Back in November, our blog continued exploring the very curious divorce case playing out in an Oklahoma courtroom between 68-year-old oil tycoon Harold Hamm and his 58-year-old wife of 26 years, Sue Ann Hamm.
There are two categories that the various assets of two spouses who are getting divorced can fall into: marital property and nonmarital property. Some examples of assets that Minnesota law generally classifies as nonmarital are: assets a person obtained prior to the marriage, assets a person obtained through inheritance, assets a person obtained through a gift and assets that a valid prenuptial agreement classified as nonmarital.
The last six weeks have been something of a holiday whirlwind for people across the nation, as they've carved turkeys, wrapped and exchanged gifts, and officially celebrated the start of 2015.
Anyone going through a divorce will need to address a multitude of items as far as property division is concerned from bank accounts, insurance and retirement accounts to real estate, business interests and household furnishings.
Here in Minnesota, the property division process is governed by a legal concept known as equitable distribution. This doesn't mean that all property is automatically going to be split 50-50 in a divorce, but rather that the court will consider a variety of factors in arriving at what it deems to be a just partitioning of property.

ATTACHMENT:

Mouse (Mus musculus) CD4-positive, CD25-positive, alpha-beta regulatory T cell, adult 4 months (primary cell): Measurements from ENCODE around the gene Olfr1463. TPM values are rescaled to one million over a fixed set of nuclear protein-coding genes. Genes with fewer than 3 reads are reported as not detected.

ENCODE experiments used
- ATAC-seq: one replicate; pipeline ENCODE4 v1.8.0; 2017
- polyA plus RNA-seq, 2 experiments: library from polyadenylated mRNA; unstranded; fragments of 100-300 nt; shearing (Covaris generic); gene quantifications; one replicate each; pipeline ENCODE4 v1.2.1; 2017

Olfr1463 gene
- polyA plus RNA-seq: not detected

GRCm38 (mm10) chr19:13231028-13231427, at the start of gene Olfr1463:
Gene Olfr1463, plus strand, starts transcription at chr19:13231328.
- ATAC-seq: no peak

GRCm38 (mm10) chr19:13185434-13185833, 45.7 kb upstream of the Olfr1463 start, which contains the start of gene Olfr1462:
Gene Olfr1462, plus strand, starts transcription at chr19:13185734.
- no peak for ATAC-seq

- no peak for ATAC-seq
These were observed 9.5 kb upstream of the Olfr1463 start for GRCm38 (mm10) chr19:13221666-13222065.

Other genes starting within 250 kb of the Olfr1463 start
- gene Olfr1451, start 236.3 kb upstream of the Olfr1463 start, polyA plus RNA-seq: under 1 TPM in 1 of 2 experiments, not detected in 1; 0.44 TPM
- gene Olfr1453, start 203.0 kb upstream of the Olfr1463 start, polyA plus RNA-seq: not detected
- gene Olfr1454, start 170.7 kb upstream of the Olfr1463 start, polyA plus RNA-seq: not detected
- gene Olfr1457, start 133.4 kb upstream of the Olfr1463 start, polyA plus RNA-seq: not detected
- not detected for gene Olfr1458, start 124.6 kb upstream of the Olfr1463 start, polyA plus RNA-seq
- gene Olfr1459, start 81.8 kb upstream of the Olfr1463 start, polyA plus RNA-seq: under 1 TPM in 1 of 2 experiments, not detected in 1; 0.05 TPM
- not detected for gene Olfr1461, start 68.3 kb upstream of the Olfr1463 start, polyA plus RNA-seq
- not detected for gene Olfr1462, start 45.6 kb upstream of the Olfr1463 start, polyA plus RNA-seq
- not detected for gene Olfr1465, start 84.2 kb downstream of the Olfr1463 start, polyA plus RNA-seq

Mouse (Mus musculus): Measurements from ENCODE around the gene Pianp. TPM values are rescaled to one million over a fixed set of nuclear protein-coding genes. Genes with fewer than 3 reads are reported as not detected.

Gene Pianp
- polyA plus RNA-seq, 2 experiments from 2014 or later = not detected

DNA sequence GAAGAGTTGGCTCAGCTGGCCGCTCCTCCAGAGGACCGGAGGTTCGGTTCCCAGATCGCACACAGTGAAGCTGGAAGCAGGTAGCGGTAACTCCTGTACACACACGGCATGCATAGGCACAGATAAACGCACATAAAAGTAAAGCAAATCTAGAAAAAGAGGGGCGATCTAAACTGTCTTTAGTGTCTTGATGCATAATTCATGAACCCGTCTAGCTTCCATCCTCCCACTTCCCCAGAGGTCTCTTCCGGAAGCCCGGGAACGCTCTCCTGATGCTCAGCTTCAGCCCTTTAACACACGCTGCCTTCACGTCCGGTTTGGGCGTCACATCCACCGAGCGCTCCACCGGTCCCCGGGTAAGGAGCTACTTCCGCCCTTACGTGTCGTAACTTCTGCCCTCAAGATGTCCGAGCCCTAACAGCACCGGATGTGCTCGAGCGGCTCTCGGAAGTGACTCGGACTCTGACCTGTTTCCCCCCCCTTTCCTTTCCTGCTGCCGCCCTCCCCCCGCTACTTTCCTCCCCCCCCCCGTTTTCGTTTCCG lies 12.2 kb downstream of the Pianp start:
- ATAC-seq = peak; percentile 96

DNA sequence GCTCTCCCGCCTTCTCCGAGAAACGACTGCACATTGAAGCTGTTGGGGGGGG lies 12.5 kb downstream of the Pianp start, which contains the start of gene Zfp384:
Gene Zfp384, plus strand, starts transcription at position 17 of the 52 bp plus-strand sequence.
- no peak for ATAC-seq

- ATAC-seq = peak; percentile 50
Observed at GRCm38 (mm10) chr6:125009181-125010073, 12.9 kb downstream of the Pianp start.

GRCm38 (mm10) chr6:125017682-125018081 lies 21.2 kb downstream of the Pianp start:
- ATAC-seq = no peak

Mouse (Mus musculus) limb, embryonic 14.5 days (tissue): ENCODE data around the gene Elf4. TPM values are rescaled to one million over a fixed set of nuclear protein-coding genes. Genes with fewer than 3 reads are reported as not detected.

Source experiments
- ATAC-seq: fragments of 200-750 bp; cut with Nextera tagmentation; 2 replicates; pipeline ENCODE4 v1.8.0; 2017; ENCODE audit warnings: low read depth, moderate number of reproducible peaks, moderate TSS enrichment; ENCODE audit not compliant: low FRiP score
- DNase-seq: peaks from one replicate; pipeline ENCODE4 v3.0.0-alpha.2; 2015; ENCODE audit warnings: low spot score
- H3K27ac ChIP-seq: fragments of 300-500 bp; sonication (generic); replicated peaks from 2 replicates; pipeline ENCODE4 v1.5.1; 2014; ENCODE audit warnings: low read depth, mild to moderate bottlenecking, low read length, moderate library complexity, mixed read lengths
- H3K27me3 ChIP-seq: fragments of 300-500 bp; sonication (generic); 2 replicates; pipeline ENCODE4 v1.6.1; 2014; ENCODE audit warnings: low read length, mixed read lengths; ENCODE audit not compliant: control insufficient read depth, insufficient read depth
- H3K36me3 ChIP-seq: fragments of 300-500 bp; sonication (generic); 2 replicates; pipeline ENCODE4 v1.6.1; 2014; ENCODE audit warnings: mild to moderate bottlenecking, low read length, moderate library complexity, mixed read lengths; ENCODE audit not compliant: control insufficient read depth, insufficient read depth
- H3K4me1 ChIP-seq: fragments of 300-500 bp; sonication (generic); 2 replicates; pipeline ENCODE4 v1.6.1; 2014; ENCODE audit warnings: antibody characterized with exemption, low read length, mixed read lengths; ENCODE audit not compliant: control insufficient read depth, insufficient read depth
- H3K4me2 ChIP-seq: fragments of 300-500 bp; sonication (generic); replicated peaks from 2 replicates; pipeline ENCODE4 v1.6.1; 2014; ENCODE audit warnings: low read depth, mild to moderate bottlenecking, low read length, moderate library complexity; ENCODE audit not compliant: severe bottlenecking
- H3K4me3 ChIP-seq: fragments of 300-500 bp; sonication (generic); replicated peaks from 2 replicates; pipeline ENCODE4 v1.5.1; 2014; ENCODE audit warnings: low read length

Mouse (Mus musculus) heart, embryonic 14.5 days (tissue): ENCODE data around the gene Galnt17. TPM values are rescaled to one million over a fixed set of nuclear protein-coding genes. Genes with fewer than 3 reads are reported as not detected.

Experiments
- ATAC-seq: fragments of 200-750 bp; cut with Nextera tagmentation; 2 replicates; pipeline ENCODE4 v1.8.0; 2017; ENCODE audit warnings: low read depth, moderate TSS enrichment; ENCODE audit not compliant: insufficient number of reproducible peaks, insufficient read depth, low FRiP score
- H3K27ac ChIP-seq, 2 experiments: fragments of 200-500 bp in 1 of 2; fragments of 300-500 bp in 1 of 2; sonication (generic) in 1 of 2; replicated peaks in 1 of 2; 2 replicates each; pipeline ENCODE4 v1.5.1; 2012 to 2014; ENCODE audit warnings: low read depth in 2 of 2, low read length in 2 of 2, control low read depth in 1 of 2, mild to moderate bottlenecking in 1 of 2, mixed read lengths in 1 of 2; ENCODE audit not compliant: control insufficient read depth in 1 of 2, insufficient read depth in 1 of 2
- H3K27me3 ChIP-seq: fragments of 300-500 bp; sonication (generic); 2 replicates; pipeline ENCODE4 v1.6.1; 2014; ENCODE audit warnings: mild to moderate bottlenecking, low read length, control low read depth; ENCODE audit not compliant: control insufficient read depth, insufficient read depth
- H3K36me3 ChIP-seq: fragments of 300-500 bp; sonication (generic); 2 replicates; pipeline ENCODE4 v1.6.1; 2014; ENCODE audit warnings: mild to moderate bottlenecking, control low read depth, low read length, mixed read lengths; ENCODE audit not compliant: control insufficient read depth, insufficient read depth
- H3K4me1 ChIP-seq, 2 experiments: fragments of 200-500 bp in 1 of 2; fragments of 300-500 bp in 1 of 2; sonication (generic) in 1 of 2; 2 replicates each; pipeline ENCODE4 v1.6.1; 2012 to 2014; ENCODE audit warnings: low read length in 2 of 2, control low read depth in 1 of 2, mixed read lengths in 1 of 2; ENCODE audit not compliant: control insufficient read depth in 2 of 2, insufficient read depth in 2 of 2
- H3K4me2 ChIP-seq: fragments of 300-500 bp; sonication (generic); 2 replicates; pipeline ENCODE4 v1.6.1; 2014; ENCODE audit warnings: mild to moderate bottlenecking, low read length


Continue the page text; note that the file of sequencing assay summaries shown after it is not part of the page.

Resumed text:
Over the last few months, our blog has been closely following the divorce trial of 68-year-old oil magnate Harold Hamm and his 58-year-old wife of 26 years, Sue Ann Hamm.
Last time, we discussed how thanks to the challenging nature of divorce, many spouses either make intentional or unintentional mistakes despite their best efforts. Specifically, we discussed how one of the biggest -- and perhaps most common -- of these mistakes was adopting an uncompromising position regarding almost every matter in the divorce.
It goes without saying that a divorce can prove to be a very challenging experience -- even for those who welcome the prospect of leaving an unhappy marriage. As such, it's not uncommon for spouses going through a dissolution of marriage to make either intentional or unintentional mistakes despite their best efforts.
In our previous post, our blog discussed how more and more older Americans are now deciding to pursue divorce, a trend that many attribute to everything from greater financial autonomy to a seismic shift in social patterns.
While many of us associate divorce with either young couples -- married too early -- or middle aged couples -- demands of work and family prove too much -- statistics show that this mode of thinking may be outdated.